Although Mayor Bill de Blasio was able to negotiate a deal with the developer at the Domino Sugar factory site in Brooklyn to build additional affordable housing units, the agreement only secured an extra 40 units. The Mayor can consider this a victory, but he certainly has a long way to go if he would like to accomplish his goal of building and preserving 200,000 affordable units in the City over the next ten years.
The Mayor’s plans are still unclear but despite his efforts, as well as success from former Mayors Ed Koch and Michael Bloomberg, can the dream of continuing to provide thousands of affordable units in New York City ever be fulfilled? Hundreds of thousands of apartments have been built or converted over the last 30 years and are priced at below-market rates, including 190,000 under Koch and 165,000 under Bloomberg, yet the demand for affordable housing only seems to increase.
Even if Mayor de Blasio succeeds in generating 200,000 additional units, this still will not make a dent in New York City’s dream of providing affordable housing for all of those who need it. Perhaps City officials should reconsider their pursuit of what seems to be an impractical fantasy and direct their attention to providing rental subsidies to those truly in need, as the Section 8 program does.
With over 420,000 outstanding repair requests by tenants of NYCHA complexes throughout the City, Mayor Bill de Blasio last week spared the Housing Authority of approximately $52.5 million that is owed to the NYPD for police protection so that the money could be used to make the necessary repairs. Granting this relief to NYCHA is a great job by Mayor de Blasio, but he should consider giving relief to other agencies that provide major services to residential properties, such as the Department of Environmental Protection (DEP). While serving as Public Advocate, de Blasio suggested giving relief to DEP from making rent payments to the City. Now that he has been elected mayor, it would be great to see these suggestions come into fruition.
As one of top issues raised during his mayoral campaign, Mayor Bill de Blasio is aiming to tackle the shortage of affordable housing in the City by promising to build or preserve 200,000 affordable units throughout the five boroughs over the next ten years. His predecessor, Mayor Michael Bloomberg, was able to deliver approximately 165,000 units over a 12-year span, while Mayor Ed Koch was able to preserve about 190,000 units over 13 years during the 1980′s and early 1990′s. Although Mayor de Blasio’s goal will be a lofty one, Alicia Glen, the new Deputy Mayor for Housing and Economic Development, has said that the administration has already begun translating the Mayor’s ideas into an operational plan. The big question in all these plans for owners of existing affordable housing: how do they fit into the plan other than a suggested freeze on rent increases?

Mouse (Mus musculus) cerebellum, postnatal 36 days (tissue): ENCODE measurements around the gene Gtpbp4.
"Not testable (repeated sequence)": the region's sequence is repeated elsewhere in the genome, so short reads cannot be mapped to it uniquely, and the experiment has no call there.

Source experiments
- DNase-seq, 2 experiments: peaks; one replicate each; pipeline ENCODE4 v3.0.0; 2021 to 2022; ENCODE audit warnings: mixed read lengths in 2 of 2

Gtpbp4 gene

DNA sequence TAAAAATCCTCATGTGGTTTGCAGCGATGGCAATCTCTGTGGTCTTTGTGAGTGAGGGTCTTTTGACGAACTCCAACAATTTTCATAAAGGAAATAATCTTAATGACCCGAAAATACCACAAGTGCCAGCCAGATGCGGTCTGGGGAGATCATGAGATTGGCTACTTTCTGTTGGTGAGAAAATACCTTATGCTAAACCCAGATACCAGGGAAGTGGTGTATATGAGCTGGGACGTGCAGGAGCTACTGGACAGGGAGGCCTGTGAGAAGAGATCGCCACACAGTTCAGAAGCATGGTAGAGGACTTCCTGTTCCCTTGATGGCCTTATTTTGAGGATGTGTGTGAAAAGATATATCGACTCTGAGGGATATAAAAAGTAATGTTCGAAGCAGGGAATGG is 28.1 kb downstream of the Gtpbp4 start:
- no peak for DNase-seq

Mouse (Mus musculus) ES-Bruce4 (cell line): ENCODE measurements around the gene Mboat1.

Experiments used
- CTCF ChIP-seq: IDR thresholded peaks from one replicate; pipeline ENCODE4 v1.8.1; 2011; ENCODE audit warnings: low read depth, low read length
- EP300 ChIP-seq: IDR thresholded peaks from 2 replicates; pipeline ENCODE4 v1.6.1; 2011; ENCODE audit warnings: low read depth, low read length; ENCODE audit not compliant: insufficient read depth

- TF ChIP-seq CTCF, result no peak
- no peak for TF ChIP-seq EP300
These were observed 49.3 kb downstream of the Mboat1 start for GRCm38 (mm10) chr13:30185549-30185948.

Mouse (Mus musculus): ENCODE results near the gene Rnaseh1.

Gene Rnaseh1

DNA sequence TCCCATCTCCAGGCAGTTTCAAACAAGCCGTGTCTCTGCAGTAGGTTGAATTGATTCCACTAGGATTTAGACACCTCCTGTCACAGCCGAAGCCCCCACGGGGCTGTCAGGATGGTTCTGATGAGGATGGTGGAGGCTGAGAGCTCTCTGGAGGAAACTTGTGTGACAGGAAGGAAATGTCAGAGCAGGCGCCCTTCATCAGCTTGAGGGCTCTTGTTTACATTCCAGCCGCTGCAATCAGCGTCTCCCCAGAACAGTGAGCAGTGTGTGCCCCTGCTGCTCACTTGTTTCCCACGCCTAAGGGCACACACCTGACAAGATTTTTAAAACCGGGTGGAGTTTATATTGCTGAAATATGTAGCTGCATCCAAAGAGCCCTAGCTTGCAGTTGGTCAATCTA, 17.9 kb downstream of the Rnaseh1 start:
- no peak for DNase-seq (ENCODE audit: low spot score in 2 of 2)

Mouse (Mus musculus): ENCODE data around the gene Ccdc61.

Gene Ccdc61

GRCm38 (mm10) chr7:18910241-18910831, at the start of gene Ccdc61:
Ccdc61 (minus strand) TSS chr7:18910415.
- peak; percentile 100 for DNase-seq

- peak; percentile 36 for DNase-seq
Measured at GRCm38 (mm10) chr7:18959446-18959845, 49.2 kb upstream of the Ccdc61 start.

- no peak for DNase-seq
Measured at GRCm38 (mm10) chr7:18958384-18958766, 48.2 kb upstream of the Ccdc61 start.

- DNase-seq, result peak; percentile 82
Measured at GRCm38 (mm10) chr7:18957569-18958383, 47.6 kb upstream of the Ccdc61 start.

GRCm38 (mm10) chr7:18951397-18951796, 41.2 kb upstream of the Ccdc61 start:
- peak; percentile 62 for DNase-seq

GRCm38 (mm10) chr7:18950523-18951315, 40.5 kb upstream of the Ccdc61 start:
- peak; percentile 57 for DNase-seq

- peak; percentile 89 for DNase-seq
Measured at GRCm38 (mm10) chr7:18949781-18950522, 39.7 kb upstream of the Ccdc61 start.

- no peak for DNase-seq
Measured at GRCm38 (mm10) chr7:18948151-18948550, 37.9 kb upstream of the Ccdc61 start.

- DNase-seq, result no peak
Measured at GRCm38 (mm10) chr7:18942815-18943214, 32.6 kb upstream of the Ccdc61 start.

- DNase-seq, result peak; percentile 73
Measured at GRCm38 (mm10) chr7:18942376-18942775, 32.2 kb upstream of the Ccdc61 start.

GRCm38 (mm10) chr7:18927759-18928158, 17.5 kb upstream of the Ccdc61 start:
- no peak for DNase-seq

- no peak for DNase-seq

Courtesy of NPR, a very well thought out summary of the many reasons why apartment rents in highly desirable urban areas have continued to increase. The growing recognition that supply and demand is what drives housing prices may also be the reason that Mayor Bill de Blasio has committed only to producing more affordable housing, not making New York City a more affordable place to live, which is an entirely different and more difficult proposition. Click here for the story.
A recent story in the New York Times article highlighted one reason that the real estate burden on existing rental buildings keeps going up: new buildings don’t pay their fair share of taxes.
The case in point is a new luxury condo development to rise in the new Brooklyn Bridge Park. Instead of paying real estate taxes, the new development will pay a PILOT (payment in lieu of taxes) that will fund the maintenance of the park. So as the City budget continues to increase, those increases are passed on to the existing stock of rental properties. And as real estate taxes on existing increase, rents that were once affordable slowly become unaffordable—and landlords bear the blame.
Earlier this year, Public Advocate Bill de Blasio blasted the hidden taxes contained in water and sewer rates. He was referring to the “rental payment” the Water Board makes to the City each year. The rental payment is supposed to cover the cost of water and sewer bonds issued by the City years ago. But the current payments greatly exceed those costs and are simply used to balance the City’s budget –truly a hidden tax. But will Bill de Blasio heed his own call for action if he becomes Mayor? Probably not.
What’s the best way to increase the amount of affordable housing in New York City. The New York Times digital edition recently featured a collection of proposals that address this issue.
Most of the proposals were more of the same old: strengthen rent regulations, preserve public housing, tax increment financing, nonprofit ownership and other mechanisms that have been used in NYC to a greater extent than anywhere else, but have all failed to solve the “affordable housing crisis”.
Only one proposed solution has not been tried in New York and it comes from Ed Glaeser, an economics professor at Harvard University, who understands the laws of supply and demand. Professor Glaeser proposes a simple solution of easing housing demand by increasing the supply of housing. And the way to increase supply is to remove the barriers to building created by land use regulations such as zoning, historic preservation and air rights (and we should add rent regulations and labor practices).
But New York City, under Mayor Michael Bloomberg, has moved in the exact opposite direction. Major rezoning, affecting 40% of the city, has downzoned neighborhoods where developers were building higher-density market-rate housing without taxpayer subsidies. Development has instead been funneled into smaller development zones where even greater density will be required, together with subsidies to produce affordable housing.